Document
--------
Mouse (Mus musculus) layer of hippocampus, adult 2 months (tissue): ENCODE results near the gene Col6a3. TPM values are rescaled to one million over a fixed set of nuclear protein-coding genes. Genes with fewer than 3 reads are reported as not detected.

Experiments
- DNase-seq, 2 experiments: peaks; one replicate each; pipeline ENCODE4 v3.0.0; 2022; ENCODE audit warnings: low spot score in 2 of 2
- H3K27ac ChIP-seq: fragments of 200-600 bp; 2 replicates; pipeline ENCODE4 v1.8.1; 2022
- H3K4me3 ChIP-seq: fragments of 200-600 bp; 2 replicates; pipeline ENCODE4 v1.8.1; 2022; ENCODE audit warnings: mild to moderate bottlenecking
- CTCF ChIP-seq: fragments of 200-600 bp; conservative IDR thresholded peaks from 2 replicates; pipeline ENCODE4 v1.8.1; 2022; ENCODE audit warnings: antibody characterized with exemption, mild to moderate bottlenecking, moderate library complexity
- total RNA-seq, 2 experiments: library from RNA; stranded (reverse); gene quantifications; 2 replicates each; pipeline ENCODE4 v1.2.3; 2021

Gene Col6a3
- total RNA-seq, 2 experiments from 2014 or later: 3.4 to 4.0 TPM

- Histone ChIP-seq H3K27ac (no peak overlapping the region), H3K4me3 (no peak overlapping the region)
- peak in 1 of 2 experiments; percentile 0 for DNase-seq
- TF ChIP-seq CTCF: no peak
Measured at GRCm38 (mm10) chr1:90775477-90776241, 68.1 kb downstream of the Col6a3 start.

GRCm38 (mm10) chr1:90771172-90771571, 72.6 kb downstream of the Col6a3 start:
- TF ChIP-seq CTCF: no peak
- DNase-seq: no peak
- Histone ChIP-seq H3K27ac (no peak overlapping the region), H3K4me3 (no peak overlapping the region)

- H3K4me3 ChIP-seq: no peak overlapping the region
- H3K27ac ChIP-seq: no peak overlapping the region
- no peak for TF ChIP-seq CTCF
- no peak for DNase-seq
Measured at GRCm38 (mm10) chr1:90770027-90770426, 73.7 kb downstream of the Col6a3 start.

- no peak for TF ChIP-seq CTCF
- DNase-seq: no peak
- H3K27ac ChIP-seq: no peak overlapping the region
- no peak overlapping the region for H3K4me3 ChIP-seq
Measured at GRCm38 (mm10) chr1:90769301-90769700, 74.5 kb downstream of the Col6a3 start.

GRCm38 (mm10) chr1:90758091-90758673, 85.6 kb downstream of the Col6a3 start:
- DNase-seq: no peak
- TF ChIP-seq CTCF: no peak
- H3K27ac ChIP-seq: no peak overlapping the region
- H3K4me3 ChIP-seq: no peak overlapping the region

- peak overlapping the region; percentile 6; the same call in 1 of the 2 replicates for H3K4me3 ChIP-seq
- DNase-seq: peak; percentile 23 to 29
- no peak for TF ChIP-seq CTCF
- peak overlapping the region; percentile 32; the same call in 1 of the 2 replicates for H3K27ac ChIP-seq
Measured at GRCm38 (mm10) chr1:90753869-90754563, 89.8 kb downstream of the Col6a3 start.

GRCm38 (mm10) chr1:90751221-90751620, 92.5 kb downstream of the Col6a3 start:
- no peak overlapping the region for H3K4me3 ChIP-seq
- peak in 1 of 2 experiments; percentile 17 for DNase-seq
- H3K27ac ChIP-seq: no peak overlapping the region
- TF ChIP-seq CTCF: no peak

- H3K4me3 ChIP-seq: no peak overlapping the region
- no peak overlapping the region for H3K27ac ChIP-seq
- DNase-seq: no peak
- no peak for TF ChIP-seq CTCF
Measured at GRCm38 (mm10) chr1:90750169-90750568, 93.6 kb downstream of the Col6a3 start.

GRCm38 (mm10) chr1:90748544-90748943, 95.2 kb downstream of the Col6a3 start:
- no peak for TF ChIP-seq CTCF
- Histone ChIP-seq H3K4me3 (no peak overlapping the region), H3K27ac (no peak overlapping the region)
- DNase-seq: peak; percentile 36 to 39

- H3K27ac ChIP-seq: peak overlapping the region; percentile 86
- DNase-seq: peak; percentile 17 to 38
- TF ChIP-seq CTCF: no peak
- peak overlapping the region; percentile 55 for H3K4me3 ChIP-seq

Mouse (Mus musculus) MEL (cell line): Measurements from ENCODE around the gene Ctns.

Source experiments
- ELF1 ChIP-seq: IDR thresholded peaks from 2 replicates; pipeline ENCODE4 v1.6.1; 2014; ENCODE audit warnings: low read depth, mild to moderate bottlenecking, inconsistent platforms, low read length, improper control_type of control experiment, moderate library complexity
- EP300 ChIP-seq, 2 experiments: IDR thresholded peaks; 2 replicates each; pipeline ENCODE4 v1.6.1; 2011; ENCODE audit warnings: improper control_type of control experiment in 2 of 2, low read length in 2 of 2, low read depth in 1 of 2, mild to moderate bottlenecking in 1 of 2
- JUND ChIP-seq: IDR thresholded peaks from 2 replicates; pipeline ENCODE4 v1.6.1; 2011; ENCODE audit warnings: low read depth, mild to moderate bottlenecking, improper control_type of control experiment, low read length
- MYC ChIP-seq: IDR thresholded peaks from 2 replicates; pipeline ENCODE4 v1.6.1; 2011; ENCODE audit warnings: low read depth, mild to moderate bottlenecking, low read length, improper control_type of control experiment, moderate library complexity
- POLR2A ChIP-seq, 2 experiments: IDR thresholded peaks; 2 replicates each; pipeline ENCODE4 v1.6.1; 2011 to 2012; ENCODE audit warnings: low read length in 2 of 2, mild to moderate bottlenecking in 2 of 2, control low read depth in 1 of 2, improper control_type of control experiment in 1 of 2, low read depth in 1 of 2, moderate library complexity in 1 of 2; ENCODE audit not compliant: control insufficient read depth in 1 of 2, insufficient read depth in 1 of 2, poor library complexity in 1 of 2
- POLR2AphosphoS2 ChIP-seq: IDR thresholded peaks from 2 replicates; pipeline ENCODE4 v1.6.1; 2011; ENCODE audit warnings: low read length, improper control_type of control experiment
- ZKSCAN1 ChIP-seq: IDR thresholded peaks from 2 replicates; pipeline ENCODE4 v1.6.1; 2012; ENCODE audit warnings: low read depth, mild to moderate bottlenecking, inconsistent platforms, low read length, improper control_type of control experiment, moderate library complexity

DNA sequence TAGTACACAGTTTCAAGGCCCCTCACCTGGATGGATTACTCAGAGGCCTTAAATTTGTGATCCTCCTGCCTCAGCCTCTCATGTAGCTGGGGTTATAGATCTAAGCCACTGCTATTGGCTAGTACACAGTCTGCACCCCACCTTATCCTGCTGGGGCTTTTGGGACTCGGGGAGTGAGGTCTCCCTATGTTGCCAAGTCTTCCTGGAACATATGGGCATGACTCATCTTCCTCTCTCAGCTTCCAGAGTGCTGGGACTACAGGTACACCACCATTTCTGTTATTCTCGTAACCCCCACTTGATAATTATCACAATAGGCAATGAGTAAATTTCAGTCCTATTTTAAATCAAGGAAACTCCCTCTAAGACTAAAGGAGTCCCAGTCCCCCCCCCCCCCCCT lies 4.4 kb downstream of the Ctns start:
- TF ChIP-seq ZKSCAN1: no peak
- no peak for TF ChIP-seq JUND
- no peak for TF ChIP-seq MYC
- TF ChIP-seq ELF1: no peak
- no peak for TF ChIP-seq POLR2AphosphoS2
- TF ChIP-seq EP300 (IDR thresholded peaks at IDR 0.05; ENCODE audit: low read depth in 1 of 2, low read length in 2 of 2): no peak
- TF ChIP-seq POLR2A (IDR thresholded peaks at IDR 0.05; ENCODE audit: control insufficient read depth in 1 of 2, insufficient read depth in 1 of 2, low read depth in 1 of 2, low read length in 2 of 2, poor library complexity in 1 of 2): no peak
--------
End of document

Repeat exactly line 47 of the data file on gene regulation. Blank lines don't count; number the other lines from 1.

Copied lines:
Measured at GRCm38 (mm10) chr1:90750169-90750568, 93.6 kb downstream of the Col6a3 start.